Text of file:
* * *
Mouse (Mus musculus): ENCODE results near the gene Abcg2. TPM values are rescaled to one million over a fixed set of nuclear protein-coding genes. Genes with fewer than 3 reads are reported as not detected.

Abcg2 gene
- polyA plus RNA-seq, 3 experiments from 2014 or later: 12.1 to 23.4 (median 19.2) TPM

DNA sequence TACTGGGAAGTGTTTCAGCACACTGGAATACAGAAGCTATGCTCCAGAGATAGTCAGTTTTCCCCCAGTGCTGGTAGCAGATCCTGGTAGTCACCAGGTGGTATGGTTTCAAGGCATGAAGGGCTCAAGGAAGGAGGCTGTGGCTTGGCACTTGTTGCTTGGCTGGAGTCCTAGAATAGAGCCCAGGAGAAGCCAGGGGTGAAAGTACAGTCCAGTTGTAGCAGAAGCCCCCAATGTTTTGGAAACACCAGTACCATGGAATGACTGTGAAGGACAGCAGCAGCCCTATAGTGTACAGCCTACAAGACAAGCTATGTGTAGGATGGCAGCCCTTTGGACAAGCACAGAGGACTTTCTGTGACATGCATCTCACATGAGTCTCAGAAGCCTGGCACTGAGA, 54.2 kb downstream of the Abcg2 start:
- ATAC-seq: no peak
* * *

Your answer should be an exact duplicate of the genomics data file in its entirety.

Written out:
Mouse (Mus musculus): ENCODE results near the gene Abcg2. TPM values are rescaled to one million over a fixed set of nuclear protein-coding genes. Genes with fewer than 3 reads are reported as not detected.

Abcg2 gene
- polyA plus RNA-seq, 3 experiments from 2014 or later: 12.1 to 23.4 (median 19.2) TPM

DNA sequence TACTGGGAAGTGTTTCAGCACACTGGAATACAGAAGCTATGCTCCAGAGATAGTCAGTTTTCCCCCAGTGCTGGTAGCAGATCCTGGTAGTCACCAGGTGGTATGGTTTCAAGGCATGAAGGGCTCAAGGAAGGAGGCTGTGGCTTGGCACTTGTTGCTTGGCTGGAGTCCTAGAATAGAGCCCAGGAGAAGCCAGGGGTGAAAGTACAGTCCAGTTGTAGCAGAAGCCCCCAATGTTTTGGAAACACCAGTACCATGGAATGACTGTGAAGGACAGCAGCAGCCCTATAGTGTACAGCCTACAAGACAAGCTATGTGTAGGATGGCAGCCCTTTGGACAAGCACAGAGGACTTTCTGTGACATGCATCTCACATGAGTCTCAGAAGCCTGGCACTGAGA, 54.2 kb downstream of the Abcg2 start:
- ATAC-seq: no peak